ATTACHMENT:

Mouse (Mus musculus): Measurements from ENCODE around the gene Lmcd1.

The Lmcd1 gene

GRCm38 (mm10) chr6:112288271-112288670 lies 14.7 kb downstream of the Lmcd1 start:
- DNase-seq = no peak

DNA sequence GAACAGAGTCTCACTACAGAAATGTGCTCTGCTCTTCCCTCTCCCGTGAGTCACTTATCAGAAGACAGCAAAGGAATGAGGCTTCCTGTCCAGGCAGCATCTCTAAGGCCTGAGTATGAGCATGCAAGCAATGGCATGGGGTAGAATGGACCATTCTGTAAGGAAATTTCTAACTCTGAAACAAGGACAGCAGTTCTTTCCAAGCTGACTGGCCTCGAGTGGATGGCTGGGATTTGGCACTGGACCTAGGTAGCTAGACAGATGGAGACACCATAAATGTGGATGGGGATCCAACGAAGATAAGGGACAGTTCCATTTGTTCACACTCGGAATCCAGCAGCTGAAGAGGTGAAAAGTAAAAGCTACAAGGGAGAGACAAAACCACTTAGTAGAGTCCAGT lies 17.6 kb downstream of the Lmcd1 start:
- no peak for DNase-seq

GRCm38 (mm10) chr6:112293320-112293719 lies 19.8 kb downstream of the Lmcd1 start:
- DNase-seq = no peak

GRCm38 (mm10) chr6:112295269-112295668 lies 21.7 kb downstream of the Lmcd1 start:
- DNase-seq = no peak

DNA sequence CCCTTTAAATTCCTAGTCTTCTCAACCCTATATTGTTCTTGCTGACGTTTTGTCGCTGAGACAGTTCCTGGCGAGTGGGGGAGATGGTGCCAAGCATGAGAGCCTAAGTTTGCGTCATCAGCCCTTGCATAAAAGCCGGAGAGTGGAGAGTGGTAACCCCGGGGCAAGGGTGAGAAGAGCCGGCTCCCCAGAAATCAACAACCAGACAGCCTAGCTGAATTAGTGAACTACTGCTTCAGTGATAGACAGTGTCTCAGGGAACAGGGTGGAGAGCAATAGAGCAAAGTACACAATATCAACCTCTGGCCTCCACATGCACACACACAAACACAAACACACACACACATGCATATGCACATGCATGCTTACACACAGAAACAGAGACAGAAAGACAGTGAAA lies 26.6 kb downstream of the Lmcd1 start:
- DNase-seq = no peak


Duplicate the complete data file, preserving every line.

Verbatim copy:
Mouse (Mus musculus): Measurements from ENCODE around the gene Lmcd1.

The Lmcd1 gene

GRCm38 (mm10) chr6:112288271-112288670 lies 14.7 kb downstream of the Lmcd1 start:
- DNase-seq = no peak

DNA sequence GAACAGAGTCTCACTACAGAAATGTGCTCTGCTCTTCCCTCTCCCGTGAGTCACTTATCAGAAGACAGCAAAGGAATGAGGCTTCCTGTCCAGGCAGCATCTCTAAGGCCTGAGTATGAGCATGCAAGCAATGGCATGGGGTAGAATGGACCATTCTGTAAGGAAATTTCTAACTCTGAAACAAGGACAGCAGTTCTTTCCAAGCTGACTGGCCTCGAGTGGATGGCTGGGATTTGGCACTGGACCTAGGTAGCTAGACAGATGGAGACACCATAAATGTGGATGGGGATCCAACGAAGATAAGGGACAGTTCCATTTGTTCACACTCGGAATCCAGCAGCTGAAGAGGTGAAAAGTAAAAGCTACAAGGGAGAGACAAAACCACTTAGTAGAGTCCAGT lies 17.6 kb downstream of the Lmcd1 start:
- no peak for DNase-seq

GRCm38 (mm10) chr6:112293320-112293719 lies 19.8 kb downstream of the Lmcd1 start:
- DNase-seq = no peak

GRCm38 (mm10) chr6:112295269-112295668 lies 21.7 kb downstream of the Lmcd1 start:
- DNase-seq = no peak

DNA sequence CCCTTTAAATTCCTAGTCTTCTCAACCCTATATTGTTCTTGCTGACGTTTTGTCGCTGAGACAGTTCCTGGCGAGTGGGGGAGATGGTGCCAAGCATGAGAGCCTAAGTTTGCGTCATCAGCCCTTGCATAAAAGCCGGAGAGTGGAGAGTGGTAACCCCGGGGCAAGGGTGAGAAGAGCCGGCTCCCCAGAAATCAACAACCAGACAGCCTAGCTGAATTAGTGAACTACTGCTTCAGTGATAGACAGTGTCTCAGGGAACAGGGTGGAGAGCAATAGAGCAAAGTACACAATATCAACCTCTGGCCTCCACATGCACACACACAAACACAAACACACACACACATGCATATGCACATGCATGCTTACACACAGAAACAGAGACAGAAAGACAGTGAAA lies 26.6 kb downstream of the Lmcd1 start:
- DNase-seq = no peak